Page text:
Honey Vs Sugar, Honey and Sugar What's the Difference?

honey vs sugar is honey better than sugar July 21, 2022

honey vs sugar

Honey vs Sugar, Honey and Sugar What's the Difference?

Both honey and sugar are carbohydrate, calorie-dense sweeteners. This article reviews similarities and differences of honey and sugar, then, answers the popular questions: “Is honey better than sugar?” and “What are cooking tips when substituting honey for sugar in recipes?”

Composition and Nutrition value in Honey and Sugar

Honey and sugar are both made up of a combination of glucose and fructose. In sugar, glucose and fructose are bound together to form sucrose, which comes from sugar beets or sugar cane and is more commonly known as table sugar. In honey, fructose and glucose are primarily independent of each other. Additionally, about 25 different oligosaccharides have been detected in the composition of honey.

One tablespoon of white, granulated sugar contains 49 calories, while one tablespoon of honey has 68 calories, which is the cause of honey having a higher density and weight than sugar. Dietary Guidelines for Americans (2010) and American Heart Association (2009) recommends “Reduce intake of added sugars”, without singling out any particular types, such as sugar or honey.

Digestion of Honey and Sugar

The difference between the digestion of honey compared to the digestion of sugar lies in the composition of enzymes in each of these products.

Sucrose (table sugar) passes through the stomach without any digestion happening because of its disaccharide (a sugar composed of two monosaccharides) composition. This means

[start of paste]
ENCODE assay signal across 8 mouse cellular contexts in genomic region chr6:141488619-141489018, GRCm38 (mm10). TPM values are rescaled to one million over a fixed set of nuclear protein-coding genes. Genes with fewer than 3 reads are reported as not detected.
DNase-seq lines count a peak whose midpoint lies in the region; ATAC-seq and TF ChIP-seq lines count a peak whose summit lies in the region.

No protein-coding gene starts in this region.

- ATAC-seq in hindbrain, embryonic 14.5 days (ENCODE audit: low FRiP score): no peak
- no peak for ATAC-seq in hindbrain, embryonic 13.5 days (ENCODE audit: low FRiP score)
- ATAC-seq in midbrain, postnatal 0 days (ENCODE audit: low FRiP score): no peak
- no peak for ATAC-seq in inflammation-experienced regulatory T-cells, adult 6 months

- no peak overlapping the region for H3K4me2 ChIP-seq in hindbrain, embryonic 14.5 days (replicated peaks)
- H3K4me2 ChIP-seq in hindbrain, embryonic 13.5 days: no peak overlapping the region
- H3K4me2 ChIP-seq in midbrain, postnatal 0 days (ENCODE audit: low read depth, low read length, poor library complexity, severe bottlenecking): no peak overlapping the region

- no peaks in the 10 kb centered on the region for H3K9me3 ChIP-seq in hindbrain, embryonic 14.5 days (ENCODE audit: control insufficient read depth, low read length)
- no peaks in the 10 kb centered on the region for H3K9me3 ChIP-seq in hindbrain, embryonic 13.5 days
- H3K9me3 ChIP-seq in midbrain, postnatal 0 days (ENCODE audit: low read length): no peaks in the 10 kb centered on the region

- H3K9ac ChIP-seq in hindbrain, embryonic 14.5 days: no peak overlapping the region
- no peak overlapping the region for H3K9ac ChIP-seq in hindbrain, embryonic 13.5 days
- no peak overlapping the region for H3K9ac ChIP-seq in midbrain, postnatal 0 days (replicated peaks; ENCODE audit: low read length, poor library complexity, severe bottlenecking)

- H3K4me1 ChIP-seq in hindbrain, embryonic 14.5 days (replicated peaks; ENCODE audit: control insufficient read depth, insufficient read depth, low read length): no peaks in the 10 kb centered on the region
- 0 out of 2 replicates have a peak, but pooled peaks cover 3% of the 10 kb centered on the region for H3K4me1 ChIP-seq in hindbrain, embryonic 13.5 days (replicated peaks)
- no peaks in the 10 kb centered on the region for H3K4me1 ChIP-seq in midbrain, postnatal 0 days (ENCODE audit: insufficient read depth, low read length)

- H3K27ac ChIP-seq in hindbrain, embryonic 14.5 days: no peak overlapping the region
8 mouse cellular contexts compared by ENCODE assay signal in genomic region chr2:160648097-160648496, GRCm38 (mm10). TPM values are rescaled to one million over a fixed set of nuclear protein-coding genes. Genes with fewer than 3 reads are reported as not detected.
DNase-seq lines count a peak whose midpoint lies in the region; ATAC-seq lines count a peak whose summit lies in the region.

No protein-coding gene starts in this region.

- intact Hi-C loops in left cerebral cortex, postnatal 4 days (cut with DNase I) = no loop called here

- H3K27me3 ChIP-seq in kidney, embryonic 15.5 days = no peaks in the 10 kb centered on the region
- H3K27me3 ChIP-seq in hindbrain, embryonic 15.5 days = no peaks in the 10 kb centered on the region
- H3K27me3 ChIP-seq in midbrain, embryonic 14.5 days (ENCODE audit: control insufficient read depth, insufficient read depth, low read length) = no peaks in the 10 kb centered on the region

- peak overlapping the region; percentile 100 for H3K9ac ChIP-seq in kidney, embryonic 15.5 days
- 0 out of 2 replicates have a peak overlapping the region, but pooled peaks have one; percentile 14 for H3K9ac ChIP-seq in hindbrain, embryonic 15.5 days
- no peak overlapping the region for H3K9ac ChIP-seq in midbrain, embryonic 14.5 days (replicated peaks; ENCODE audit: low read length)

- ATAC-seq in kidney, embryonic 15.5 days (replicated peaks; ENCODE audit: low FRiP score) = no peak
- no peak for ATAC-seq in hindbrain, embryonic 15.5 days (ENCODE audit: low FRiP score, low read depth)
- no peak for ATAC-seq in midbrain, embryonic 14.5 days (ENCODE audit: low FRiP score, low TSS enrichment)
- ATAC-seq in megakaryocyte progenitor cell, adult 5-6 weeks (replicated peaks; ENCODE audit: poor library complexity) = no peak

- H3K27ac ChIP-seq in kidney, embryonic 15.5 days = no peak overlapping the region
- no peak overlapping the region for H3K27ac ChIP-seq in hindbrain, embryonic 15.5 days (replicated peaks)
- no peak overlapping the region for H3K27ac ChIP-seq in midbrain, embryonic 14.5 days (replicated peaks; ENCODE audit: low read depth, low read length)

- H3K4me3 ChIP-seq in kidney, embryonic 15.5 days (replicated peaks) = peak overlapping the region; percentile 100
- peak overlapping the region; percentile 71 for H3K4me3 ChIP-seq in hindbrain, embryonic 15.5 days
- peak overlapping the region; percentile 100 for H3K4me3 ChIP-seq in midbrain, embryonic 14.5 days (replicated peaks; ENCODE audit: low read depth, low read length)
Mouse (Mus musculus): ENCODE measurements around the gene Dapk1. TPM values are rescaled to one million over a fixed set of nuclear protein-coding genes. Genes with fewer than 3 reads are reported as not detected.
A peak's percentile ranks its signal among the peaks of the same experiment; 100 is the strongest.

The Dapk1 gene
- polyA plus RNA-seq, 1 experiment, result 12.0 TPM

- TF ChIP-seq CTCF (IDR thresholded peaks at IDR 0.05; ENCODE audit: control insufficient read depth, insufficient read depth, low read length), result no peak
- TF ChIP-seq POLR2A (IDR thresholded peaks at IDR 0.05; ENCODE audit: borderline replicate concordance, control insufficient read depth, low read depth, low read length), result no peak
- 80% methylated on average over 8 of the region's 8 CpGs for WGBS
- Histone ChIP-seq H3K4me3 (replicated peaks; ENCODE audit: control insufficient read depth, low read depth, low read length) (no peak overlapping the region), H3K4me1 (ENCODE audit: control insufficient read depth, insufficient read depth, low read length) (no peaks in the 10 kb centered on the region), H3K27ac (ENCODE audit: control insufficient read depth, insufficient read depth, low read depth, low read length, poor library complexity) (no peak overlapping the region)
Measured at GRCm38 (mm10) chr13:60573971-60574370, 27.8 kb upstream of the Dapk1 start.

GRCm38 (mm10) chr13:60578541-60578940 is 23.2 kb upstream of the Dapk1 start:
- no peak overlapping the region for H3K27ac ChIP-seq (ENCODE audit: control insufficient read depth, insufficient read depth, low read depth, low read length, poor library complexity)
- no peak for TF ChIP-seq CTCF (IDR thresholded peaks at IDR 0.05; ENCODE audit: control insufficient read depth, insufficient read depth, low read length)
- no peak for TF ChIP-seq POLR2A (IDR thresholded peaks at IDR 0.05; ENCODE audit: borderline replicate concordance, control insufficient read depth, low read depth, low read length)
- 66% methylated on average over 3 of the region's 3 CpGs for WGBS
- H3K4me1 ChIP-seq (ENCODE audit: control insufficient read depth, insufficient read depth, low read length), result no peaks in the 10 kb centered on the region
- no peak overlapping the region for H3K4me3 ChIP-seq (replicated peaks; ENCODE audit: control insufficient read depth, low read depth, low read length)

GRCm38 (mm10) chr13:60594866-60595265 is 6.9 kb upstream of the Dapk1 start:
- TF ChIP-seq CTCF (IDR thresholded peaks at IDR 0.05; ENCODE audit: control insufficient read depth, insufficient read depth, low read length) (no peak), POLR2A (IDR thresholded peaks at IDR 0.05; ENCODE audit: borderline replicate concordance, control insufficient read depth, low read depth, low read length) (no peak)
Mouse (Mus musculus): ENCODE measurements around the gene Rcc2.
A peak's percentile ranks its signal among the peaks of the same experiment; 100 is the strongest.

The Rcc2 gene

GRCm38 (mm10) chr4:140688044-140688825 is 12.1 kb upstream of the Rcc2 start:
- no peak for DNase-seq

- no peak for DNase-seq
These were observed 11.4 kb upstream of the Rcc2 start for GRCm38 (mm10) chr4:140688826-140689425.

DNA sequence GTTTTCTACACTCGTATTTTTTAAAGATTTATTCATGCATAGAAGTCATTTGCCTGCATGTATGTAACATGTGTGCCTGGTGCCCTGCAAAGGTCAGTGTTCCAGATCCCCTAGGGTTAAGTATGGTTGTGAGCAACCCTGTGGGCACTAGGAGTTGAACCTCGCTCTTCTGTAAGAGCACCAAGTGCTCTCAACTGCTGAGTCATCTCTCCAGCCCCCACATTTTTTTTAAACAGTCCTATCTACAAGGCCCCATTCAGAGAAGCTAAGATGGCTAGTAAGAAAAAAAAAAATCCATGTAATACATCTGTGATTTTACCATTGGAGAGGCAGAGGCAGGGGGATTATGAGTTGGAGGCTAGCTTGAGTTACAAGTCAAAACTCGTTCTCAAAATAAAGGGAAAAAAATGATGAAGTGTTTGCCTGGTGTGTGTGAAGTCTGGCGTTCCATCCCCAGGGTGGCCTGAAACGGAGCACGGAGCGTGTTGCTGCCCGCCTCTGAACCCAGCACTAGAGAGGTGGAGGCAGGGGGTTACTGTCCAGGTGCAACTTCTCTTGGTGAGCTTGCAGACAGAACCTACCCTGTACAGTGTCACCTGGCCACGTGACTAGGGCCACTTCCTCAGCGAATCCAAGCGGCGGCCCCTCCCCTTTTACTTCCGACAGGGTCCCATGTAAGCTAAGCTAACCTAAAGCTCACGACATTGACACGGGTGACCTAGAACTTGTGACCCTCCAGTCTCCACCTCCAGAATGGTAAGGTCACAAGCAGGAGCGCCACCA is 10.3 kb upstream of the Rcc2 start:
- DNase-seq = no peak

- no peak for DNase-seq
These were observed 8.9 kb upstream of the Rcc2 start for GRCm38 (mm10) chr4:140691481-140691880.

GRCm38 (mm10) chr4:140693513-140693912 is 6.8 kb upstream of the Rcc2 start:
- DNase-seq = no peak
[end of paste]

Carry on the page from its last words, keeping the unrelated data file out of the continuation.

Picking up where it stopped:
that the enzymes in the stomach cannot break down the glucose-fructose structure of table sugar until it reaches the small intestine. Then the liver utilizes a few enzymes to convert the molecules into glucose that is able to enter the bloodstream for further use.

Honey is different because of the enzymes that are added to the nectar by bees that divide the sucrose into two simple sugars, fructose and glucose. These sugars are directly absorbed by our bodies and are easier to digest.

Glycemic Index of Sugar and Honey

The glycemic index (GI) is a measure of how carbohydrates deal with glucose in the blood. A carbohydrate with a low GI allows for only a small increase in blood glucose, while a carbohydrate with a high GI leads to a high blood glucose level. The average glycemic index for honey is 55±5 and this can be compared to the glycemic index of sugar, which is 68±5. Honey is a lower GI than sugar. Research has shown that foods with a low GI, a small increase in blood glucose, may provide reduced risk of coronary heart disease and type 2 diabetes.

Health Concerns for Infants

Honey is not recommended for infants under one year of age. Infants are susceptible to the disease “infant botulism” which is caused by spores of the bacterium Clostridium botulinum that is present in natural foods. It is difficult to remove bacterium spores from honey. These spores are consumed without harm by children and adults. However, children under the age of 12 months do not have mature enough gastrointestinal tracts to combat the toxins that could come from this bacterium. Symptoms of infant botulism include: constipation, a weak cry, and general muscular weakness. Children exhibiting these symptoms should receive medical attention promptly.

Cooking tips when substituting honey for sugar in recipes

· Use 1 part honey for every 1 ¼ parts sugar.

· Add ½ teaspoon baking soda for every cup of honey to reduce the acidity and weight of honey. (The average pH of honey is 3.9, which is acidic.)

· Honey has a tendency to increase the browning of baked products. Adding ⅛ of a teaspoon of baking soda allows even browning; reducing oven temperatures by 25 degrees helps prevent overbrowning.